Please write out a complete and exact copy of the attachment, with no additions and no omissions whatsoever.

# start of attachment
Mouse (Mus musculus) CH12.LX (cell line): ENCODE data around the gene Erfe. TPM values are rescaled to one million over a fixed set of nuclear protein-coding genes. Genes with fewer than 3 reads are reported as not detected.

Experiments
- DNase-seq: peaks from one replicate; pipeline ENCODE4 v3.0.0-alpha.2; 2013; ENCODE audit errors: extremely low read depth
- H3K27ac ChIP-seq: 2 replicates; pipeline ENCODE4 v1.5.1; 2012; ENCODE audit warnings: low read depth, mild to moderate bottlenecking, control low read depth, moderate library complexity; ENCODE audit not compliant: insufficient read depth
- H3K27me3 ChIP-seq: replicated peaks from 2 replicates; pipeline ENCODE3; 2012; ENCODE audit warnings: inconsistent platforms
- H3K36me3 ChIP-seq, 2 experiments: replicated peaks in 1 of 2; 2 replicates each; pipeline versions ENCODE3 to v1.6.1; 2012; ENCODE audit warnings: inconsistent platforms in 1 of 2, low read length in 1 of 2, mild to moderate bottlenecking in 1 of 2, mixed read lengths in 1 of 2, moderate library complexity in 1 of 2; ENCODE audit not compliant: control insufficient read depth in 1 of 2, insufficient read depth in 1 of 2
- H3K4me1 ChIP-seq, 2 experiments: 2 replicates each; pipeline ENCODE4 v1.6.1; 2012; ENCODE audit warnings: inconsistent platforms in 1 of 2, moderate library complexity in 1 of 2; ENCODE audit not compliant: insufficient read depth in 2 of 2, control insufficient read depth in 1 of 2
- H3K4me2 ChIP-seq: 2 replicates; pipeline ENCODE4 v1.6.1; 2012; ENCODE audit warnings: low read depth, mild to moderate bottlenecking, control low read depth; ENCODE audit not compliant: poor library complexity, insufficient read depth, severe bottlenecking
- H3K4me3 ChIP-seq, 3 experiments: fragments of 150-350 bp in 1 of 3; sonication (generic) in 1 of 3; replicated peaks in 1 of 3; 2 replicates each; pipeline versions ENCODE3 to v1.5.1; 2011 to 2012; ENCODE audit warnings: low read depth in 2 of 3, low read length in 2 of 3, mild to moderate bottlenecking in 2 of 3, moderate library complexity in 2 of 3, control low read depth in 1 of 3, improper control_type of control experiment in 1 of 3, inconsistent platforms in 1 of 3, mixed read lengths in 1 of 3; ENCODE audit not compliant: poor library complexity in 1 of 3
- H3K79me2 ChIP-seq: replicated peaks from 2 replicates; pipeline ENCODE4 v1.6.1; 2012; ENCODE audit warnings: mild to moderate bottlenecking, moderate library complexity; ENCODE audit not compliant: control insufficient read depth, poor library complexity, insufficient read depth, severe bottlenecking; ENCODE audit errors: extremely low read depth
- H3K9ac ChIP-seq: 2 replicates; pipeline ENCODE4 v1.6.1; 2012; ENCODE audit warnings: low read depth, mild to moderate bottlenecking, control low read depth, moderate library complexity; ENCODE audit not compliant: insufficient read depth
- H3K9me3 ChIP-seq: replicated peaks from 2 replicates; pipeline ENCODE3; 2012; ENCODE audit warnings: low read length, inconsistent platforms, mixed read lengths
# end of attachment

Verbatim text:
Mouse (Mus musculus) CH12.LX (cell line): ENCODE data around the gene Erfe. TPM values are rescaled to one million over a fixed set of nuclear protein-coding genes. Genes with fewer than 3 reads are reported as not detected.

Experiments
- DNase-seq: peaks from one replicate; pipeline ENCODE4 v3.0.0-alpha.2; 2013; ENCODE audit errors: extremely low read depth
- H3K27ac ChIP-seq: 2 replicates; pipeline ENCODE4 v1.5.1; 2012; ENCODE audit warnings: low read depth, mild to moderate bottlenecking, control low read depth, moderate library complexity; ENCODE audit not compliant: insufficient read depth
- H3K27me3 ChIP-seq: replicated peaks from 2 replicates; pipeline ENCODE3; 2012; ENCODE audit warnings: inconsistent platforms
- H3K36me3 ChIP-seq, 2 experiments: replicated peaks in 1 of 2; 2 replicates each; pipeline versions ENCODE3 to v1.6.1; 2012; ENCODE audit warnings: inconsistent platforms in 1 of 2, low read length in 1 of 2, mild to moderate bottlenecking in 1 of 2, mixed read lengths in 1 of 2, moderate library complexity in 1 of 2; ENCODE audit not compliant: control insufficient read depth in 1 of 2, insufficient read depth in 1 of 2
- H3K4me1 ChIP-seq, 2 experiments: 2 replicates each; pipeline ENCODE4 v1.6.1; 2012; ENCODE audit warnings: inconsistent platforms in 1 of 2, moderate library complexity in 1 of 2; ENCODE audit not compliant: insufficient read depth in 2 of 2, control insufficient read depth in 1 of 2
- H3K4me2 ChIP-seq: 2 replicates; pipeline ENCODE4 v1.6.1; 2012; ENCODE audit warnings: low read depth, mild to moderate bottlenecking, control low read depth; ENCODE audit not compliant: poor library complexity, insufficient read depth, severe bottlenecking
- H3K4me3 ChIP-seq, 3 experiments: fragments of 150-350 bp in 1 of 3; sonication (generic) in 1 of 3; replicated peaks in 1 of 3; 2 replicates each; pipeline versions ENCODE3 to v1.5.1; 2011 to 2012; ENCODE audit warnings: low read depth in 2 of 3, low read length in 2 of 3, mild to moderate bottlenecking in 2 of 3, moderate library complexity in 2 of 3, control low read depth in 1 of 3, improper control_type of control experiment in 1 of 3, inconsistent platforms in 1 of 3, mixed read lengths in 1 of 3; ENCODE audit not compliant: poor library complexity in 1 of 3
- H3K79me2 ChIP-seq: replicated peaks from 2 replicates; pipeline ENCODE4 v1.6.1; 2012; ENCODE audit warnings: mild to moderate bottlenecking, moderate library complexity; ENCODE audit not compliant: control insufficient read depth, poor library complexity, insufficient read depth, severe bottlenecking; ENCODE audit errors: extremely low read depth
- H3K9ac ChIP-seq: 2 replicates; pipeline ENCODE4 v1.6.1; 2012; ENCODE audit warnings: low read depth, mild to moderate bottlenecking, control low read depth, moderate library complexity; ENCODE audit not compliant: insufficient read depth
- H3K9me3 ChIP-seq: replicated peaks from 2 replicates; pipeline ENCODE3; 2012; ENCODE audit warnings: low read length, inconsistent platforms, mixed read lengths